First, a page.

With EDF Energy still in talks with the government about building new nuclear plants, are we at real risk of running out of electricity?
Britain could have a new ‘fleet’ of nuclear power plants by 2030, if all goes well, but the first of the 18 projects is under threat.
EDF is negotiating hard with the government about the subsidy it receives for the energy generated at the new plant proposed at Hinkley Point, and has even reduced the number of staff working on the project.
Nuclear is seen as the one solution that appeases all in the energy and climate change debate; lots of relatively cheap, consistent power, without the pollution and carbon emissions.
But recently a group of senior nuclear scientists warned that it is “becoming increasingly concerned at the apparent slow progress of negotiations”.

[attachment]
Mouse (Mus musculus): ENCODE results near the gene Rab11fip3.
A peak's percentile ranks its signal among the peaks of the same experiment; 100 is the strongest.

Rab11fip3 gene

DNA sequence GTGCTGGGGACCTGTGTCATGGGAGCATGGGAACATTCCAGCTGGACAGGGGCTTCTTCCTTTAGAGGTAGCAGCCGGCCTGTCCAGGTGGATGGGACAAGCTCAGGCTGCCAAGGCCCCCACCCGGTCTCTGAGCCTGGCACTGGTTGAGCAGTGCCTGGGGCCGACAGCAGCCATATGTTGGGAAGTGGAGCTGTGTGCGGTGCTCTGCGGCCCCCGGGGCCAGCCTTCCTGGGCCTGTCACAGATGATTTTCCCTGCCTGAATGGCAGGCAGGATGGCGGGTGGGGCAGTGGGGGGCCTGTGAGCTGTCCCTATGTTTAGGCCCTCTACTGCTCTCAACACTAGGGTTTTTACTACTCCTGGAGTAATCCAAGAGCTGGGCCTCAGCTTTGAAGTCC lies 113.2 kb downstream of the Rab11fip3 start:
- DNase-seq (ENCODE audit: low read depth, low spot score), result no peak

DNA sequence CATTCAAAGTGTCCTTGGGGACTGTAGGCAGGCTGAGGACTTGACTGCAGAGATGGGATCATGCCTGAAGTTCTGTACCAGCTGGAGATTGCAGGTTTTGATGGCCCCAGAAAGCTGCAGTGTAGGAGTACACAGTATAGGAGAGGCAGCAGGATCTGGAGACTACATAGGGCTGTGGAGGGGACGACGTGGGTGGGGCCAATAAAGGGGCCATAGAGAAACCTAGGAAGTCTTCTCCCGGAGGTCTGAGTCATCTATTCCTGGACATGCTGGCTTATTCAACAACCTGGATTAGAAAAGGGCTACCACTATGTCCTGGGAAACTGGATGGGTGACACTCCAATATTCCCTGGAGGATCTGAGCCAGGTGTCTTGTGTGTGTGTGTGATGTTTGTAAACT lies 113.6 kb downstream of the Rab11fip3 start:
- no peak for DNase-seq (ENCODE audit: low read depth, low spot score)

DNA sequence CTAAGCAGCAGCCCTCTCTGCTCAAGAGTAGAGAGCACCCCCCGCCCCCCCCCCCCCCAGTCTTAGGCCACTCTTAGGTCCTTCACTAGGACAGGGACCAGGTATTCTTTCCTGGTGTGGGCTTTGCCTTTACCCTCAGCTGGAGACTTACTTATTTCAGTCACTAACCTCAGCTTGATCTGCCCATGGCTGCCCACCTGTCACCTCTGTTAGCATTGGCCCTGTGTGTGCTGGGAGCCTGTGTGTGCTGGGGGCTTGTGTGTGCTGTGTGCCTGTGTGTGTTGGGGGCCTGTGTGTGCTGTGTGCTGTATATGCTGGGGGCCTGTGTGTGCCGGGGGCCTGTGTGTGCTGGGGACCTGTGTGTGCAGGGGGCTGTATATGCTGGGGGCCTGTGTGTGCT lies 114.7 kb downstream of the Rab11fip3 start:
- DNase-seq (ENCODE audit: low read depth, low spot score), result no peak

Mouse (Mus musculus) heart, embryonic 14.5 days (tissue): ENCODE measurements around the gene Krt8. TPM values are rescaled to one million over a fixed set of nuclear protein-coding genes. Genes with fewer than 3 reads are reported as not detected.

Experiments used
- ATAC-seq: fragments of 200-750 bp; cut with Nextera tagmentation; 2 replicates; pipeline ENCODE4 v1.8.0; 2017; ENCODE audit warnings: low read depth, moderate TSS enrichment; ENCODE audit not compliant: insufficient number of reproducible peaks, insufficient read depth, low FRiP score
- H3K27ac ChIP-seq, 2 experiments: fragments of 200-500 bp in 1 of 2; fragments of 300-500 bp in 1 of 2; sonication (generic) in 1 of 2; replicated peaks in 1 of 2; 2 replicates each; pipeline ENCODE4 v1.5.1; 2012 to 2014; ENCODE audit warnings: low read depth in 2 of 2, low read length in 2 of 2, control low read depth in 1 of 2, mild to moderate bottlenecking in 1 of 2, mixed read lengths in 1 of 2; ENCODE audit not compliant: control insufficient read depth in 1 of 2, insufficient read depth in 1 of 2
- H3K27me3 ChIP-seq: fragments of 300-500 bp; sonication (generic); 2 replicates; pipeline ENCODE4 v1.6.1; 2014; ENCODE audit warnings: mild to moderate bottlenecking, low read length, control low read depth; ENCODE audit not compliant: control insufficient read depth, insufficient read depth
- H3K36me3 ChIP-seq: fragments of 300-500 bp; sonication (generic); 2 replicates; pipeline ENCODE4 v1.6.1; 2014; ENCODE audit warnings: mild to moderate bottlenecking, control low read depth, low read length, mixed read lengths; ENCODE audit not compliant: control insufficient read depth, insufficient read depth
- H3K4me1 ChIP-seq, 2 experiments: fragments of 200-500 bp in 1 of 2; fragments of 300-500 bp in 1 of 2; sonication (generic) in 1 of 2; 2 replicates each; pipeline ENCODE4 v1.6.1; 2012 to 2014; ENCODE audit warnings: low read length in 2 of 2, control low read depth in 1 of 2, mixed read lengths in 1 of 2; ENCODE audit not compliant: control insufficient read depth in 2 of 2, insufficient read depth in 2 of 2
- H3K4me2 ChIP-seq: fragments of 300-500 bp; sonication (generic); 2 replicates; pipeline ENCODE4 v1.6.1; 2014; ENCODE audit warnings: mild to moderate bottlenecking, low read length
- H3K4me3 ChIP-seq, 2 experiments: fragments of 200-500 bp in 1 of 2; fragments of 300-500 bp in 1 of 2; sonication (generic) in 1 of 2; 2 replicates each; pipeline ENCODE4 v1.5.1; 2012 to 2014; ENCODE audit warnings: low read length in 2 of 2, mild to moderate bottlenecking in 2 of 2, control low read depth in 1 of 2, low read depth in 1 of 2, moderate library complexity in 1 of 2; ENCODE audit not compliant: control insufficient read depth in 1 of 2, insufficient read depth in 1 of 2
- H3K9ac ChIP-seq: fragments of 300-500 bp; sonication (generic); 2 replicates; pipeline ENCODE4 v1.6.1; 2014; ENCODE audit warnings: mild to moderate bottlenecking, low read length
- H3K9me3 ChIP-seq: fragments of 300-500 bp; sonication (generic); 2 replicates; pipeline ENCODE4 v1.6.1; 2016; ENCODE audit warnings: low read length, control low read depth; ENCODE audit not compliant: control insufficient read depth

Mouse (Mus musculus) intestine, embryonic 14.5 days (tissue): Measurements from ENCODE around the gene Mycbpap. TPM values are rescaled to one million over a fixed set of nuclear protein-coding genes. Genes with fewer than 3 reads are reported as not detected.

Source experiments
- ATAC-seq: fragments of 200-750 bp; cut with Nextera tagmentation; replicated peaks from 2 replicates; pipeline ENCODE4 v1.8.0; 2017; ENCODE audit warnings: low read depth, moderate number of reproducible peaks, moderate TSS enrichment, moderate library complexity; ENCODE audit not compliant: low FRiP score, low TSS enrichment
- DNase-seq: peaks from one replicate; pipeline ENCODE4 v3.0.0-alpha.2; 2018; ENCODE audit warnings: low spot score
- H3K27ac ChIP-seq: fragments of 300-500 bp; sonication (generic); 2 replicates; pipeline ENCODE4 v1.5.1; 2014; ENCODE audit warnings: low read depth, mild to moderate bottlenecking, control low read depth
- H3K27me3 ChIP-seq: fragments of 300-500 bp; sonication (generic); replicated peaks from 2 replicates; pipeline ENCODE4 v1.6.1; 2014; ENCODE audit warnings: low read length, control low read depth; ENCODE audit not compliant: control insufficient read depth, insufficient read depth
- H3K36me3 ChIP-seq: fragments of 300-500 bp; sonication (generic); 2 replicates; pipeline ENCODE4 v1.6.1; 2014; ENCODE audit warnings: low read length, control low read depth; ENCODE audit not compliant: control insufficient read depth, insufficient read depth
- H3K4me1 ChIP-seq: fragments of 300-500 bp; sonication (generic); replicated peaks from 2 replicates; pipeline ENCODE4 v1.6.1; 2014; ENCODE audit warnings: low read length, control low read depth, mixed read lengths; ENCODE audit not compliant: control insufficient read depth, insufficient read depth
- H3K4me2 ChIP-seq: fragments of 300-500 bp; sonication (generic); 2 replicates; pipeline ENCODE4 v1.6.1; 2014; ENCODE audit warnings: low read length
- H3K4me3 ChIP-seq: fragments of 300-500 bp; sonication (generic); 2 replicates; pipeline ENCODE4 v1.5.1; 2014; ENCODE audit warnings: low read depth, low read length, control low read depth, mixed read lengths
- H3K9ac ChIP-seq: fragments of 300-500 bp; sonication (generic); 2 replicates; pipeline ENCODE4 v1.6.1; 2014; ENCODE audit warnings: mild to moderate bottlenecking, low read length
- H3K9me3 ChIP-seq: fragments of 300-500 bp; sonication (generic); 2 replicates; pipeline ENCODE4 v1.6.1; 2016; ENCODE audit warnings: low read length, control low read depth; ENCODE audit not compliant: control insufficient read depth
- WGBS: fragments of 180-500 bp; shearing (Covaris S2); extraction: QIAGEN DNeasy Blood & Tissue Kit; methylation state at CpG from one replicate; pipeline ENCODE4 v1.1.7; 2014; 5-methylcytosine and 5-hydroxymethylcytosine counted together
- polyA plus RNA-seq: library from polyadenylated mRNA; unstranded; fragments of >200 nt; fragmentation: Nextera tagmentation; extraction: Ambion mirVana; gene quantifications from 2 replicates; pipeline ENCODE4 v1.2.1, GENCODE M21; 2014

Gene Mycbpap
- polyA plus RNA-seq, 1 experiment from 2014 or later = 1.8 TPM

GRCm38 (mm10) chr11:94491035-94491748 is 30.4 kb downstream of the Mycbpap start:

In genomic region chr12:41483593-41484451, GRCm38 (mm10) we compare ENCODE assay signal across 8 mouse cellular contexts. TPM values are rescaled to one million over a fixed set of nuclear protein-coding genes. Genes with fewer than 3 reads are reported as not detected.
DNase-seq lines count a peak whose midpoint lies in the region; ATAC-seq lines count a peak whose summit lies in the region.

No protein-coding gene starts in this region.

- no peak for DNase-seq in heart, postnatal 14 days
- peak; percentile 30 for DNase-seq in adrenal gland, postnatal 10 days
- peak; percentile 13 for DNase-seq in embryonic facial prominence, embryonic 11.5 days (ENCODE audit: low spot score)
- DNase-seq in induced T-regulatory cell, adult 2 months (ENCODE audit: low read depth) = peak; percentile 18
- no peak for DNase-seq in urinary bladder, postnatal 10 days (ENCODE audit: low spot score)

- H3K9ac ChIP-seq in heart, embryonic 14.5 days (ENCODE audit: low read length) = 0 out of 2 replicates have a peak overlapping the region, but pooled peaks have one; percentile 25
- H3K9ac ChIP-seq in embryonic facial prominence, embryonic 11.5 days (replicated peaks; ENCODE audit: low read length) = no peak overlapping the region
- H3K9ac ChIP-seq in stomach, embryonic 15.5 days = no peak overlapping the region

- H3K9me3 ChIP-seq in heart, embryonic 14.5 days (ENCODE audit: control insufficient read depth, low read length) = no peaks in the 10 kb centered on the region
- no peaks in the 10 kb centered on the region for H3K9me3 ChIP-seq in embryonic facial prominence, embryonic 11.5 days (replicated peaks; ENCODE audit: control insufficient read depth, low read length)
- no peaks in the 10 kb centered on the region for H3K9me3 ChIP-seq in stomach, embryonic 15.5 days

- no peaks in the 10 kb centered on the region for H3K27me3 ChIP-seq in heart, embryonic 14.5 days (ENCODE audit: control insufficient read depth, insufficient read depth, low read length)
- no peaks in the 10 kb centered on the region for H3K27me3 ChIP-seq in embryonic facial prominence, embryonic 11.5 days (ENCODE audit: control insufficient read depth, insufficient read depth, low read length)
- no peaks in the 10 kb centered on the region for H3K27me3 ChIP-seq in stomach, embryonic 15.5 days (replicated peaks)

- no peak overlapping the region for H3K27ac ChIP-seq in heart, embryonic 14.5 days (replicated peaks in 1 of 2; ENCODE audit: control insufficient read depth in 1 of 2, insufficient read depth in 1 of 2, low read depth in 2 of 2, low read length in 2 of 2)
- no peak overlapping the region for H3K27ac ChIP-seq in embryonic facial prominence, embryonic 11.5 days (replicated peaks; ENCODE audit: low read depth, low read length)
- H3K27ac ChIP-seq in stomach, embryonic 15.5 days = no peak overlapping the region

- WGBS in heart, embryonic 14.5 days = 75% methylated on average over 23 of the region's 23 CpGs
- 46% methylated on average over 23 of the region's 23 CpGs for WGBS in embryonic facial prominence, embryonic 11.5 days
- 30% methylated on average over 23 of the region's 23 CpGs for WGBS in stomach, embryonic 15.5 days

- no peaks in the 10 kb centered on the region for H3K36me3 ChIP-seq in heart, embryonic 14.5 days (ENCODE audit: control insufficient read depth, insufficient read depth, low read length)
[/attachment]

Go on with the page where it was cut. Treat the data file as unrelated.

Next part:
The group, lead by Prof Sir David King, former chief scientific advisor to the Government said the whole project “could be undermined if a deal on the pioneer project is not resolved satisfactorily”.
What about other companies and forms of generation?
With few other plans to secure our energy for the long-term (at least until shale gas comes online) this could mean we have to import electricity from France and gas from Russia in the meantime, while the “strike price” is agreed.
We reported last year that Hitachi are planning to build at least 4 new nuclear power plants in the UK.
However, that seems increasingly unlikely to happen as the new Japanese government has reinstated their nuclear power program, meaning the company no longer have to look overseas for contracts.
Sources: Britain’s nuclear future at risk, experts warn – Telegraph | EDF Energy to cut jobs to control cost of building nuclear power station – Guardian | Energy security ‘at risk’ if ministers fail to seal EDF nuclear deal – Telegraph